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New inventory helps safeguard Surrey’s ancient woodland
Surrey Wildlife Trust (SWT) recently celebrated the completion of the revision of the Surrey Ancient Woodland Inventory, at a special event hosted by Surrey County Council at County Hall, Kingston Upon Thames.
This partnership project, which has mapped all the areas of ancient woodland in Surrey (using Geographical Information System computer software) in the interest of conservation, forms one of the most accurate and reliable habitat inventories in England and has taken two and a half years to complete. It replaces the original 1988 survey and includes woodlands smaller than 2 hectares in size for the very first time.
Ancient woodland (i.e. any site that has been continuously wooded since 1600 AD) is an irreplaceable and extremely valuable resource. It is the UK’s equivalent of rainforest and supports a rich diversity of plants and animals; many of which are rare and do not live anywhere else. Being under pressure from development in Surrey - the most wooded county in England and a highly desirable place for people to live and work - this inventory will help local authorities (which have a statutory duty to identify all ancient woodland within their area) ensure future development is environmentally sustainable and inform the conservation and management of ancient woodland.
The results of the survey show an increase in both the total number and area of ancient woodland sites in Surrey and the inventory now includes 2,827 sites, covering 11,935 Ha or 7.1% of the county. The project report details the changes in recognised ancient woodland for every Borough and District in Surrey; copies are available on request by emailing firstname.lastname@example.org or by calling the Biodiversity Information Centre at SWT on 01483 795488.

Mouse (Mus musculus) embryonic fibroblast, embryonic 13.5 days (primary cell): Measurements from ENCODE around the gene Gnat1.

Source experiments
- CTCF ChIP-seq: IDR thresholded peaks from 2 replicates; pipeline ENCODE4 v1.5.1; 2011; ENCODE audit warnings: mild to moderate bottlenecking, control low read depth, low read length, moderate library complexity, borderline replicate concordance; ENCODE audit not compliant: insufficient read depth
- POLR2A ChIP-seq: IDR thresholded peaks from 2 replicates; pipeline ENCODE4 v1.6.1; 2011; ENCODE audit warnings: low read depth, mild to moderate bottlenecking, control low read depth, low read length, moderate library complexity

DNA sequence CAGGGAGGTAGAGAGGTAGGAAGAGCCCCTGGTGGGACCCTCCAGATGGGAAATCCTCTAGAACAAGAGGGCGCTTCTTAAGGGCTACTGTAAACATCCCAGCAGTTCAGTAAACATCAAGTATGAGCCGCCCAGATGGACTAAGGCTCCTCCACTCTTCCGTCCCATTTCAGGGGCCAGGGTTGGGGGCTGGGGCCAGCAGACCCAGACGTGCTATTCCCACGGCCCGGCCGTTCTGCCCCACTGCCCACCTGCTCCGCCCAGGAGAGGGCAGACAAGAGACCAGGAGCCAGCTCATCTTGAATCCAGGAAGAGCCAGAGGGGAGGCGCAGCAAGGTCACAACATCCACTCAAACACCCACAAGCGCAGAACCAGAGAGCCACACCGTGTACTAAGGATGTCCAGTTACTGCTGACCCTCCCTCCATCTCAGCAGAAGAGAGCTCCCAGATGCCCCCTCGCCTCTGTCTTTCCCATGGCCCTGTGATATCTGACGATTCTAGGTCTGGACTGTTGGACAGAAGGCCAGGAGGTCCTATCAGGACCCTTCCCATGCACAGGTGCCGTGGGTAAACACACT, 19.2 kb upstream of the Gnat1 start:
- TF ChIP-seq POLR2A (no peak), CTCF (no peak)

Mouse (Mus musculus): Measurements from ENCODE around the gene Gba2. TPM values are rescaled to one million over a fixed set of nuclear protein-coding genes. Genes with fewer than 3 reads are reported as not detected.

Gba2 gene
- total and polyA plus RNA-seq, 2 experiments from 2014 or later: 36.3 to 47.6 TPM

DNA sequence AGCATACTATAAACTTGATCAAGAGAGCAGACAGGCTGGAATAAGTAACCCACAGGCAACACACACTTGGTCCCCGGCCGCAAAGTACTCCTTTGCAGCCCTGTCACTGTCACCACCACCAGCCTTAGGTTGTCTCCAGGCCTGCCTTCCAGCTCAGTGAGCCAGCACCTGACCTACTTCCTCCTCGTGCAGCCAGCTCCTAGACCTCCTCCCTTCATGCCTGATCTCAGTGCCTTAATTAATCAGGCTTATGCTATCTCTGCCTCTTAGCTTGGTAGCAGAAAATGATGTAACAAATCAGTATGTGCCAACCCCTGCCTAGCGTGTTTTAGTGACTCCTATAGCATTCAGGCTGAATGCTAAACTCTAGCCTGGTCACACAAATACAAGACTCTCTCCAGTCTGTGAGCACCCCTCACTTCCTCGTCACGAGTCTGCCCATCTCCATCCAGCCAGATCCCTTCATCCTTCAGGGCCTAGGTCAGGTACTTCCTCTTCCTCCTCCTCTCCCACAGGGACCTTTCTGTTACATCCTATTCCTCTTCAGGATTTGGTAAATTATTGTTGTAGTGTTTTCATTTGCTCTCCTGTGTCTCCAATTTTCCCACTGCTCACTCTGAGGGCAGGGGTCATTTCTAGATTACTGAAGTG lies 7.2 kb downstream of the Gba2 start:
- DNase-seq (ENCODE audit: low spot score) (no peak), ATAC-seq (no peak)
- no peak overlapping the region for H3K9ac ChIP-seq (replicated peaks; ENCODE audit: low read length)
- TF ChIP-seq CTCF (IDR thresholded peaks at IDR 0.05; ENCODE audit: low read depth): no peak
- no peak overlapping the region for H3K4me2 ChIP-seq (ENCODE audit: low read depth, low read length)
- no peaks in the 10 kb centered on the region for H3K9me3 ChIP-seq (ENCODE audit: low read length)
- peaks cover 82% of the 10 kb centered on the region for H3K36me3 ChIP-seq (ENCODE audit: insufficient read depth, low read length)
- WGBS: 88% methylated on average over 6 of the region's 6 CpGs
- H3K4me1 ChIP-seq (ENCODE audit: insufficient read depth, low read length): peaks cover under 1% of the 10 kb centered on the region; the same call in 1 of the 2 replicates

Rob Davies, SWT ancient woodland survey officer who compiled the inventory, said: “Now that we have this excellent tool showing where all the ancient woodland is within Surrey, the sites can hopefully be sympathetically managed for both biodiversity and sustainable economic gain.”
The report ‘A revision of the Ancient Woodland Inventory for Surrey’ was not the only product of the project. The methodology followed made use of the detailed county Tithe maps and Apportionments created in the 1840s, which provide the first accurate representation of land use in England. Previously available only on paper, and often several meters in size, the maps and the accompanying award documents are now available digitally for the first time thanks to the hard work of volunteers at the Surrey History Centre and will shortly be made available for purchase by the public on a parish by parish basis.
The project was funded by Elmbridge Borough Council, Epsom & Ewell Borough Council, The Forestry Commission, Guildford Borough Council, Mole Valley District Council, Natural England, Reigate & Banstead Borough Council, Runnymede Borough Council, Surrey Heath Borough Council, Surrey County Council, the Surrey Hills AONB Unit, Surrey Biodiversity Information Centre, Surrey Wildlife Trust, Tandridge District Council, Waverley Borough Council and Woking Borough Council.
|Date published:||Monday 11 July 2011|